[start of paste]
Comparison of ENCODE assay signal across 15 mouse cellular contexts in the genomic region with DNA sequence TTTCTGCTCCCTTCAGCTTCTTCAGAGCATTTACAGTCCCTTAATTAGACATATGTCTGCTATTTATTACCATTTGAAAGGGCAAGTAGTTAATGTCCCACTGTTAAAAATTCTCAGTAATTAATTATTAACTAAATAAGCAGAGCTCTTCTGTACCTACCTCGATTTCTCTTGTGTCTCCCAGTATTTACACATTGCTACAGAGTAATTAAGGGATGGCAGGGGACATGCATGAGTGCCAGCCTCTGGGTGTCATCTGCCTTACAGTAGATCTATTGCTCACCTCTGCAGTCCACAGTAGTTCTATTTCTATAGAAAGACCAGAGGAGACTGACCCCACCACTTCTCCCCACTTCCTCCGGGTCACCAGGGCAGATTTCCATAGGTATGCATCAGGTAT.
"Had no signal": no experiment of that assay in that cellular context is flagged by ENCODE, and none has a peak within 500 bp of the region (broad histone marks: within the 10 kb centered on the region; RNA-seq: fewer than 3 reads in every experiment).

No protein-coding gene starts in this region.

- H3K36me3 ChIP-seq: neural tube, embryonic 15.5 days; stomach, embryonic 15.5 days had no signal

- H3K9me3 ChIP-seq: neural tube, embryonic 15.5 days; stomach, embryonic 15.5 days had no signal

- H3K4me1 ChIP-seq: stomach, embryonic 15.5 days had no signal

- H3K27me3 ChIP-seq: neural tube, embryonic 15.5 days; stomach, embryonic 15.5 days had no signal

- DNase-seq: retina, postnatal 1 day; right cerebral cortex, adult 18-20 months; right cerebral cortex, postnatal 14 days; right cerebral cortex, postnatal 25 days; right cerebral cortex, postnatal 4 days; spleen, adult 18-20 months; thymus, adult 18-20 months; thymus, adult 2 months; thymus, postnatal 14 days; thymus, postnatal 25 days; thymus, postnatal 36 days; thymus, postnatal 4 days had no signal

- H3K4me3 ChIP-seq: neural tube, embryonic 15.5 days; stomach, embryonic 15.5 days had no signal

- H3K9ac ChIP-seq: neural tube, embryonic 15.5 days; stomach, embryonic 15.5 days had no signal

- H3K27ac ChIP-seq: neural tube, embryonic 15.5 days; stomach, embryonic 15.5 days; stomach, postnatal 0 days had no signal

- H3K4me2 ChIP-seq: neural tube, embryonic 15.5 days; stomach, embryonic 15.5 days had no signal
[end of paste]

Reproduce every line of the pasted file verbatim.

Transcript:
Comparison of ENCODE assay signal across 15 mouse cellular contexts in the genomic region with DNA sequence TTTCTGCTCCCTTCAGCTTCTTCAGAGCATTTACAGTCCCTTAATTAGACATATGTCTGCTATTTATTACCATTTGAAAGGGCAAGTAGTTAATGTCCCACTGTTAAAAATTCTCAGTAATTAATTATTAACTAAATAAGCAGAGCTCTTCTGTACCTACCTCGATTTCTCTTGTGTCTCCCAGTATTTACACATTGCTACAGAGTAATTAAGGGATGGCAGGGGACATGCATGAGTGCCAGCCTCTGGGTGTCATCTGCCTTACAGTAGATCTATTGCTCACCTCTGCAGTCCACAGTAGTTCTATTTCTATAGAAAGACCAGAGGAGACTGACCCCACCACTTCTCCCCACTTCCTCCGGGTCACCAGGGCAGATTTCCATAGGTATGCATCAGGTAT.
"Had no signal": no experiment of that assay in that cellular context is flagged by ENCODE, and none has a peak within 500 bp of the region (broad histone marks: within the 10 kb centered on the region; RNA-seq: fewer than 3 reads in every experiment).

No protein-coding gene starts in this region.

- H3K36me3 ChIP-seq: neural tube, embryonic 15.5 days; stomach, embryonic 15.5 days had no signal

- H3K9me3 ChIP-seq: neural tube, embryonic 15.5 days; stomach, embryonic 15.5 days had no signal

- H3K4me1 ChIP-seq: stomach, embryonic 15.5 days had no signal

- H3K27me3 ChIP-seq: neural tube, embryonic 15.5 days; stomach, embryonic 15.5 days had no signal

- DNase-seq: retina, postnatal 1 day; right cerebral cortex, adult 18-20 months; right cerebral cortex, postnatal 14 days; right cerebral cortex, postnatal 25 days; right cerebral cortex, postnatal 4 days; spleen, adult 18-20 months; thymus, adult 18-20 months; thymus, adult 2 months; thymus, postnatal 14 days; thymus, postnatal 25 days; thymus, postnatal 36 days; thymus, postnatal 4 days had no signal

- H3K4me3 ChIP-seq: neural tube, embryonic 15.5 days; stomach, embryonic 15.5 days had no signal

- H3K9ac ChIP-seq: neural tube, embryonic 15.5 days; stomach, embryonic 15.5 days had no signal

- H3K27ac ChIP-seq: neural tube, embryonic 15.5 days; stomach, embryonic 15.5 days; stomach, postnatal 0 days had no signal

- H3K4me2 ChIP-seq: neural tube, embryonic 15.5 days; stomach, embryonic 15.5 days had no signal